The racial mountain’s tendency to transmute into a sacred mountain for black artists, the tendency we share to use faith in higher forces to give us the strength to face the quotidian glories or our so-called race or as Fred Moten so brilliantly notes, I ran from and was still in it; it was so big I ran from it and was still in it, that is the quality whose scatological potency we face today, disguised as anything from utter triflingness to saccharine uprightness, today’s denial is more subtle than the brand we conjured circa 1926 and the fear has shifted from a fear of our powerlessness to one of our pathological self-determination and creative spirit. Today we have to go beyond embracing and reveling in our blackness and actually devour and recreate our belief systems so that they accommodate the pride we invented and then orphaned in western religions and thought patterns, in order to satisfy our deep craving for praise. Are we brave enough now to reexamine our origins without the tenets of Christianity or any other organized religion for that matter, in search of the forms our thought would take in a more liberated grammar. Are we ready to look at black devotional practices as a form and a poetics all their own, rich in the data of ourselves yet scrambled by our scramble to be saved.
(3) Gold Crowns Don’t Make me Cringe Anymore
The devotional is a unifying force of the black aesthetic and yet it is as stray as slang, we’re afraid to claim it as one of our technologies, and as artists, we often either fetishize or deny its impact on our senses of the great optimizers, beauty and truth and improvisation too. We know ugly beauty and false truth turned sacred through devotion alone. We know devotion to mean our ability to produce art that gives space to the known unknown. We have gone from being afraid to let our blackness show to knowing we are the original gods and monsters of this planet and demanding our proper respect and bling but still somehow, perhaps because we haven’t met our devotion on both ends, haven’t returned to our own rituals in full, most of us remain entertainers when we are meant to be healers.
All black art is sacred art. Let Sun Ra’s space ship and George Clinton’s spaceship and Jay Z’s yacht and Tupac’s Crucifixion and Lord Beginner’s lament and Lee Perry’s Arch and Amiri’s ankh and your mamma’s trumpet savant uncle and your brother’s perfect pitch moan for love, exit stage left and television technique give way to immortal technique and may we treat the sacred not like an aspect of organized religion or monotheism or any theism; may we understand the sacred as a route back into the profane or the mundane or the Saturn or wherever we want to get to but without the need to perform our identities into oblivion, let us remove our beauty from the pageant and shiny suit theory and see where it might be more useful. We build our temples for tomorrow, strong as we know how, and we stand on top of the mountain, free within ourselves.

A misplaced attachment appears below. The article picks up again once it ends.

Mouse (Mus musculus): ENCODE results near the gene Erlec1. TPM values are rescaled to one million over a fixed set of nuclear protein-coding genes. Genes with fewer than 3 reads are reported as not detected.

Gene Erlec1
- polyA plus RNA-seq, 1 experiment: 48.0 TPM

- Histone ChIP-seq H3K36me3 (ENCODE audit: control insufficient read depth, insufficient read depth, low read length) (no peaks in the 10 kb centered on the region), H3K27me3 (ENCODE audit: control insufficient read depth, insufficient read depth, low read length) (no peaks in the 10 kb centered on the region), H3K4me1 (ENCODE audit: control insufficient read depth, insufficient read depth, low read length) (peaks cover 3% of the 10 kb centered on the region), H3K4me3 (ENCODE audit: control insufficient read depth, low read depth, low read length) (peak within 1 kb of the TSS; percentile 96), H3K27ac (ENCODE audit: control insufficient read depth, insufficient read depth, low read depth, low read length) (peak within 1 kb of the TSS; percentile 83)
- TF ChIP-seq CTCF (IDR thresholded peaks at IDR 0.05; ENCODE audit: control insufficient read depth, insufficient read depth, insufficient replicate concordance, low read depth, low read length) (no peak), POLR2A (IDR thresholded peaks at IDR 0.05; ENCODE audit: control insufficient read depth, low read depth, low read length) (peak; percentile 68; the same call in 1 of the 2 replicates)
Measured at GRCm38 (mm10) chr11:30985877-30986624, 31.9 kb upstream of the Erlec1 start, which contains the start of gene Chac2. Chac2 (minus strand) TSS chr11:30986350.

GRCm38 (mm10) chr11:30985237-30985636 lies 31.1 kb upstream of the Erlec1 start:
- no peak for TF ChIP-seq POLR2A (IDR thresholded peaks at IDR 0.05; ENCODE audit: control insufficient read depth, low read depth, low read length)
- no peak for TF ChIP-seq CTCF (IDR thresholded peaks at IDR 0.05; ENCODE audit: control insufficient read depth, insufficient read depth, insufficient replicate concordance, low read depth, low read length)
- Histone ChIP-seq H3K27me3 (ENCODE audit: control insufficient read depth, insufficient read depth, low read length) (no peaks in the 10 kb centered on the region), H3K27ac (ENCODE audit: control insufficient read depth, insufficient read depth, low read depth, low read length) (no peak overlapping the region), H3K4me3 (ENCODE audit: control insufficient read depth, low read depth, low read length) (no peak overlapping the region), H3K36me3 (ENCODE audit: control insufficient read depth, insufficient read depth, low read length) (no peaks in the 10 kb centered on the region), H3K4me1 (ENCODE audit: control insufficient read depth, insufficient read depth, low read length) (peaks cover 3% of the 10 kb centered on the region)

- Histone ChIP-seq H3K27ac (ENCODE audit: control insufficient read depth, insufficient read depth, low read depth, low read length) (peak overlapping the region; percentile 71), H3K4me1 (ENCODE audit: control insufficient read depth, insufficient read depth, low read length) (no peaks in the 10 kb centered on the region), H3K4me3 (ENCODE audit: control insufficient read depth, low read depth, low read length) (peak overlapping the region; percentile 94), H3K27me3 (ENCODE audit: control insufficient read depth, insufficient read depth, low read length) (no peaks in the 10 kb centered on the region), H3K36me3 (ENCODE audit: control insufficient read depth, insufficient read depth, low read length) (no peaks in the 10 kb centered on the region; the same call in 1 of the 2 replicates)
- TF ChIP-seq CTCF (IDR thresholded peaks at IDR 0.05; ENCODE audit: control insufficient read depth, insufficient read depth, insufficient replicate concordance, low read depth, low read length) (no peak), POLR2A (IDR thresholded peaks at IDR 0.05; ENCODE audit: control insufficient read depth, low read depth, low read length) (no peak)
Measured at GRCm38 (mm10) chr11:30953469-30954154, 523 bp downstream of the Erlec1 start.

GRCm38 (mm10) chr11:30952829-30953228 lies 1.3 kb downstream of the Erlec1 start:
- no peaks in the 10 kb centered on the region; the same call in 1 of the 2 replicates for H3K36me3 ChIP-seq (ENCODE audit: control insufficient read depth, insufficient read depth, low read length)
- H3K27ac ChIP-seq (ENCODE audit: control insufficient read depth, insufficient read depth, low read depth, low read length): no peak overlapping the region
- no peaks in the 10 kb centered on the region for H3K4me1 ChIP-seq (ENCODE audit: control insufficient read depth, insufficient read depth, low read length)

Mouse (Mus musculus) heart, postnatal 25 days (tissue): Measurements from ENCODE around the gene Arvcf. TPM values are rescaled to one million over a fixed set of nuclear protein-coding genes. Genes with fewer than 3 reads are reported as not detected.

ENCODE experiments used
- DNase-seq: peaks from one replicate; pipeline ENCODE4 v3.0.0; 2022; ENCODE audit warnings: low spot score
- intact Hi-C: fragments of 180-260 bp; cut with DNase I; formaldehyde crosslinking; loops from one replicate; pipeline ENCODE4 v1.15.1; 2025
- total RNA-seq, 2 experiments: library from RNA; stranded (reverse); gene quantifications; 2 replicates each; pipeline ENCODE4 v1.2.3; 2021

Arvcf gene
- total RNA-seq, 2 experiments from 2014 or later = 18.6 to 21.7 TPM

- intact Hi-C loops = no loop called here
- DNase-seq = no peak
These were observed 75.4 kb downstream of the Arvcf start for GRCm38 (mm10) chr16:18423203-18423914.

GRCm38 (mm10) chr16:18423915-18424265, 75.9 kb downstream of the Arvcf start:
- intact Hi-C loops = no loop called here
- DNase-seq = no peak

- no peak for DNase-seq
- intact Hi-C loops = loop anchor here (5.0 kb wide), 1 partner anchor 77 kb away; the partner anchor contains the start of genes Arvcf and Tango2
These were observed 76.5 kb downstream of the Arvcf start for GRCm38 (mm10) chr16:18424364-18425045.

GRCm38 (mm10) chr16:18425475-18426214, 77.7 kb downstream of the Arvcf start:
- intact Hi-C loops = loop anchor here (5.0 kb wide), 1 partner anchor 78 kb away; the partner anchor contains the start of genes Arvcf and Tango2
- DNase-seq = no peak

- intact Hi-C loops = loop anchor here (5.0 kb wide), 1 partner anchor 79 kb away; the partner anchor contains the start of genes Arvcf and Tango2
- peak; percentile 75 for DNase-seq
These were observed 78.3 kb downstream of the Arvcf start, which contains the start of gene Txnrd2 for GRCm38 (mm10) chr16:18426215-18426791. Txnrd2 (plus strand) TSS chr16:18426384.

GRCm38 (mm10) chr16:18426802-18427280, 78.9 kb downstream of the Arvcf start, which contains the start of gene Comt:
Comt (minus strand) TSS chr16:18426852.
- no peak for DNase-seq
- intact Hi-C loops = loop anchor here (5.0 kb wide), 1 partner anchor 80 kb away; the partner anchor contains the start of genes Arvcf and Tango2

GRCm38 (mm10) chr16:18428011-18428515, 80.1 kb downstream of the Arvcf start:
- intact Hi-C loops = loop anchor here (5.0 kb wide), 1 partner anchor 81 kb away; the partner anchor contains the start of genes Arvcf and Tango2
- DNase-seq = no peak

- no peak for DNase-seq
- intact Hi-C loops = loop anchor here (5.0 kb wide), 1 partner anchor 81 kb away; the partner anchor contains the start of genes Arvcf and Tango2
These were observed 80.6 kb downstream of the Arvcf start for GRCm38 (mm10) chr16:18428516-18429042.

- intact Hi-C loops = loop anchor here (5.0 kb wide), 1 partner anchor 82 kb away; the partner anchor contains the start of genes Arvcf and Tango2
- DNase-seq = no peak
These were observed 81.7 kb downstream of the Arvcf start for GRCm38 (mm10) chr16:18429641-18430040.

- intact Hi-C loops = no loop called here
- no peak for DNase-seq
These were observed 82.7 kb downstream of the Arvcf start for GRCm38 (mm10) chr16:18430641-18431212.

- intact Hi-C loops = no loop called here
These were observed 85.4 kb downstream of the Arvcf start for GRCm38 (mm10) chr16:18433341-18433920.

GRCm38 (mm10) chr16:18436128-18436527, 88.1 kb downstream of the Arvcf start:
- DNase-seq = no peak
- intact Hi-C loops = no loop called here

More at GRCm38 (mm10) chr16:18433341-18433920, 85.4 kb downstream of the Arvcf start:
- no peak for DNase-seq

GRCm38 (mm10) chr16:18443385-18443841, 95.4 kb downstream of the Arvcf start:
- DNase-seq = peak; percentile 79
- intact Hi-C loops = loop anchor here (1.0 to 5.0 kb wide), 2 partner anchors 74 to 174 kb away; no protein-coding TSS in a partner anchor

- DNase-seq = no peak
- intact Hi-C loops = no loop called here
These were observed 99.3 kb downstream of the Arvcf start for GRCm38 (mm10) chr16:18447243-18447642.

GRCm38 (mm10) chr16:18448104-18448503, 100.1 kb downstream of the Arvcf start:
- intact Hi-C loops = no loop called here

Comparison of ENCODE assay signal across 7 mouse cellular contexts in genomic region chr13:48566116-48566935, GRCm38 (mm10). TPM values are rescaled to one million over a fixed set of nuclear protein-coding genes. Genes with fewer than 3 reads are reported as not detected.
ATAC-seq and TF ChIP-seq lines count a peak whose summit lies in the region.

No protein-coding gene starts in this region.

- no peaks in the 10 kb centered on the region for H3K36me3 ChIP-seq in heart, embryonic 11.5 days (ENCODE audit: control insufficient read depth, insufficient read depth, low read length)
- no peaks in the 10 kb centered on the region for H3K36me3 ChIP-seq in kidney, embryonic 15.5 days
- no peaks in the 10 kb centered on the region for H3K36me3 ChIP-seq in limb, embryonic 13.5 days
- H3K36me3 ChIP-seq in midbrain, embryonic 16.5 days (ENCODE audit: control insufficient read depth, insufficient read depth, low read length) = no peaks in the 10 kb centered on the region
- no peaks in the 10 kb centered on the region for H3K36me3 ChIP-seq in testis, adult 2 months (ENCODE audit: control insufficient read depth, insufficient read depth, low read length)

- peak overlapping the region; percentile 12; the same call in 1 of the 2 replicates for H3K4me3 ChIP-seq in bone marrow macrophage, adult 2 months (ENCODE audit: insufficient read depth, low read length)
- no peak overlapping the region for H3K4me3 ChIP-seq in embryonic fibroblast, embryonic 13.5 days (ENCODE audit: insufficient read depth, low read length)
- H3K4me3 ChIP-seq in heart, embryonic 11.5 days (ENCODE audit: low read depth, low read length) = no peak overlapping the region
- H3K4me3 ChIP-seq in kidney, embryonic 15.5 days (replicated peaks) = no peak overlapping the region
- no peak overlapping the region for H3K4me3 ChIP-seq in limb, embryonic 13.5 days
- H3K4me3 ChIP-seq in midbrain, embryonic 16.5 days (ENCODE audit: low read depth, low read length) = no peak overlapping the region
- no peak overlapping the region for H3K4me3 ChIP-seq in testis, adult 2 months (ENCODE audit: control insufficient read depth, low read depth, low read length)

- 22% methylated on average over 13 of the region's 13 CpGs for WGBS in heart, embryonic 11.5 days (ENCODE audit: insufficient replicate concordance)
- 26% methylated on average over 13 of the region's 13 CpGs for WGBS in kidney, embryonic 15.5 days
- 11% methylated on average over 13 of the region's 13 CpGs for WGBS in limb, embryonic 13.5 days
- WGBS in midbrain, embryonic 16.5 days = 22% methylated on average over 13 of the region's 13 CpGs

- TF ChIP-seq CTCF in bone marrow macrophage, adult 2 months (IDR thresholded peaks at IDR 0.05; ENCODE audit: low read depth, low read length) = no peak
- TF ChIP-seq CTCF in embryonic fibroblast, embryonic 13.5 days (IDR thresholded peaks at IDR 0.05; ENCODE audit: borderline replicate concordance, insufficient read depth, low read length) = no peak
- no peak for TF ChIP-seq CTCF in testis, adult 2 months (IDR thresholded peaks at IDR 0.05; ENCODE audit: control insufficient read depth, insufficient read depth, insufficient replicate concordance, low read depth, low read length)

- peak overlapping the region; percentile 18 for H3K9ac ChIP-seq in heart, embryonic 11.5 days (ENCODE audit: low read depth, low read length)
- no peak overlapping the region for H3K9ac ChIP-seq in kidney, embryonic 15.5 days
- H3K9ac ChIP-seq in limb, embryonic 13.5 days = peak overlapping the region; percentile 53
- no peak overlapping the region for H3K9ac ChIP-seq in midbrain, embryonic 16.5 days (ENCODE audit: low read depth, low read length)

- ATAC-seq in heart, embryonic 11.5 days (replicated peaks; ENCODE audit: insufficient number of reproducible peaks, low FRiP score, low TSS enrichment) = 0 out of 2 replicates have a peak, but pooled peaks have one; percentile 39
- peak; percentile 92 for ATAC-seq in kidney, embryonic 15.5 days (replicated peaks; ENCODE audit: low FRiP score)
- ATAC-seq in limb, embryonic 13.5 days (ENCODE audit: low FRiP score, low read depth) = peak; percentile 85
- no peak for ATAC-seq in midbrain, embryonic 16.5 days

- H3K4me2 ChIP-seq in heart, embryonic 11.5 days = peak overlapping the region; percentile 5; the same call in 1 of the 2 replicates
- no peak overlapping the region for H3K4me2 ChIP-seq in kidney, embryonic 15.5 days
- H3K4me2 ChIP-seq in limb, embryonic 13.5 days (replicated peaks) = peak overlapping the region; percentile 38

Reprise (Niggas be Lion to Themselves)
This is about lifting the thumb from the bow. It’s time to talk about god like a man we know. A black man we love and know we may never know. The shadow of the arrow that has hit its target. A negro and a nigga too and all the eerie spaces between there and the edge. He found out on the plantation the drum was banned and back home in Kimet the drum had been speech and so on top of all the nightmares that converged as slavery there was this absence of the very sacred technology needed like air to get free, like error in perfect heart, like an heir.. So he used his feet for arrows, her steps would narrate what he could not say with words or even wars. In my blood memory we went to church looking for drums. We’d put on any disguise we needed to retrieve percussion. Something to beat our truths into besides the massa’s miserably majestic land.Some of us found a rhythm there and some of us got lost in anti-rhythms on the way.Today we all share so much virtual space, may we draw new maps up the to the summit of our sacredmountain—
Wu-tang is for the children